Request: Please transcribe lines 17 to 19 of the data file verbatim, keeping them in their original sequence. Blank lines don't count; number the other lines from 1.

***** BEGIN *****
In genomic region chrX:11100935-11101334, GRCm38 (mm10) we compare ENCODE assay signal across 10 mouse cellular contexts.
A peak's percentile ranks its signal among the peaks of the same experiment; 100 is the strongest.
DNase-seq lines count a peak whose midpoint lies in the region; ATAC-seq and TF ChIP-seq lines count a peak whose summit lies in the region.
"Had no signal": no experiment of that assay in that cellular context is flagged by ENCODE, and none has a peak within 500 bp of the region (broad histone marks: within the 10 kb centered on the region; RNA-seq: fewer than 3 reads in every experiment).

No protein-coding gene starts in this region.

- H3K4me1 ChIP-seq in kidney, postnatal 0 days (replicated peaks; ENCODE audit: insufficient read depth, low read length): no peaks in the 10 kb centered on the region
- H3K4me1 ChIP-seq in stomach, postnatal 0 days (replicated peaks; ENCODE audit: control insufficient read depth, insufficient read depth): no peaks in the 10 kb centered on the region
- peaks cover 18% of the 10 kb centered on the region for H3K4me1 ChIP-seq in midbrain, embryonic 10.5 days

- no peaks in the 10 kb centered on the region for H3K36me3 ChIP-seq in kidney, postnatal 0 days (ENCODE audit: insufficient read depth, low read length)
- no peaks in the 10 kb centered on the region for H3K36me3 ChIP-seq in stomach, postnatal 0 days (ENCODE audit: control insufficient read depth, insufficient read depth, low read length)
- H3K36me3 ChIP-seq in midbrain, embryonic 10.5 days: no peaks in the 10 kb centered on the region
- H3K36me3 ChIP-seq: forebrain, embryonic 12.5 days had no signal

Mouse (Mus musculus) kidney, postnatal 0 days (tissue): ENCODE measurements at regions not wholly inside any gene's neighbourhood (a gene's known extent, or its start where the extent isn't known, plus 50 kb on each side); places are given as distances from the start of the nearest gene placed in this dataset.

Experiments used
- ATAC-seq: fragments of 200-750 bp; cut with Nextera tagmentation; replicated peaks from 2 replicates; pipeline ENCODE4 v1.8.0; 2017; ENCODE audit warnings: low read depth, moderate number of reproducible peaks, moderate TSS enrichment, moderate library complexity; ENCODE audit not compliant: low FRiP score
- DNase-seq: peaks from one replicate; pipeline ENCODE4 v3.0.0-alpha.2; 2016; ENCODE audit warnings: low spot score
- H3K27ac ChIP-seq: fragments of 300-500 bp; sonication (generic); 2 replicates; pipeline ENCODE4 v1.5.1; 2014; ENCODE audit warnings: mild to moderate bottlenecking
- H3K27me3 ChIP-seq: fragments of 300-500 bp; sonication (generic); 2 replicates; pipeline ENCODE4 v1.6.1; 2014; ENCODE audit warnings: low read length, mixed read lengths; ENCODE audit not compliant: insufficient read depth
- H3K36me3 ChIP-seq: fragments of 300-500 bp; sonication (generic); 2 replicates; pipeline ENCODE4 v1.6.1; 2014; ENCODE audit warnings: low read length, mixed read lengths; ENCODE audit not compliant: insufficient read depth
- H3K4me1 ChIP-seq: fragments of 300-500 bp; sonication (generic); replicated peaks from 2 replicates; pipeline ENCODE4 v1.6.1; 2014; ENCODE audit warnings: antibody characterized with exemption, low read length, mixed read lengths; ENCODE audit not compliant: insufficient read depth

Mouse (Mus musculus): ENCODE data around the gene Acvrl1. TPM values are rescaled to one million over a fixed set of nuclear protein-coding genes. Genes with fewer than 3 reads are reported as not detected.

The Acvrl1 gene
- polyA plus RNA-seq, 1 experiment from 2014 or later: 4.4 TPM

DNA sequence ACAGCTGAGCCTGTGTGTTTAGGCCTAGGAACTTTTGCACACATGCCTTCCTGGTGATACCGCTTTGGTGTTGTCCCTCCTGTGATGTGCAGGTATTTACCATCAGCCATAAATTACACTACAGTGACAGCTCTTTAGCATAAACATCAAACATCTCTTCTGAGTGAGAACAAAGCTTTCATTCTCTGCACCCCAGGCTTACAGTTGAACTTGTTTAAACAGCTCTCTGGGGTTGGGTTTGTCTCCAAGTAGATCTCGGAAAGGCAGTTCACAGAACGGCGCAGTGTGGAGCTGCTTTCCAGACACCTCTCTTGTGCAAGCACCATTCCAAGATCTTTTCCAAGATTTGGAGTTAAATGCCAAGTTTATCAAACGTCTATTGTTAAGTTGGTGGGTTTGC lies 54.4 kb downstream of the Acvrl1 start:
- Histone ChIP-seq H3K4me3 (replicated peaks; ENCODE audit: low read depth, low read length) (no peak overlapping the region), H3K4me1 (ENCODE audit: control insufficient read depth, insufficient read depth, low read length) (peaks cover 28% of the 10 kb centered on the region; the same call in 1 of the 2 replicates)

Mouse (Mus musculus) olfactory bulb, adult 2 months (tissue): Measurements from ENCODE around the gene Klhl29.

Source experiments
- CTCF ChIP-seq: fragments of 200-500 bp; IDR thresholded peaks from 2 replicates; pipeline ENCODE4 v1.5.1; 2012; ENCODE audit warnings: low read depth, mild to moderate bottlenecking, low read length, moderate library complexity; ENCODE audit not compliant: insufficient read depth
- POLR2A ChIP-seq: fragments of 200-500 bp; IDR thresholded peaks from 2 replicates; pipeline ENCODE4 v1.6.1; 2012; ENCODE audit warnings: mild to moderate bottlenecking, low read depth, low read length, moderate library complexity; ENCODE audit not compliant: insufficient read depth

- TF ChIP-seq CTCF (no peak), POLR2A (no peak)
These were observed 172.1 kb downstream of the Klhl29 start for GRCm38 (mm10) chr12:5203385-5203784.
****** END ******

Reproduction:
- H3K27ac ChIP-seq: fragments of 300-500 bp; sonication (generic); 2 replicates; pipeline ENCODE4 v1.5.1; 2014; ENCODE audit warnings: mild to moderate bottlenecking
- H3K27me3 ChIP-seq: fragments of 300-500 bp; sonication (generic); 2 replicates; pipeline ENCODE4 v1.6.1; 2014; ENCODE audit warnings: low read length, mixed read lengths; ENCODE audit not compliant: insufficient read depth
- H3K36me3 ChIP-seq: fragments of 300-500 bp; sonication (generic); 2 replicates; pipeline ENCODE4 v1.6.1; 2014; ENCODE audit warnings: low read length, mixed read lengths; ENCODE audit not compliant: insufficient read depth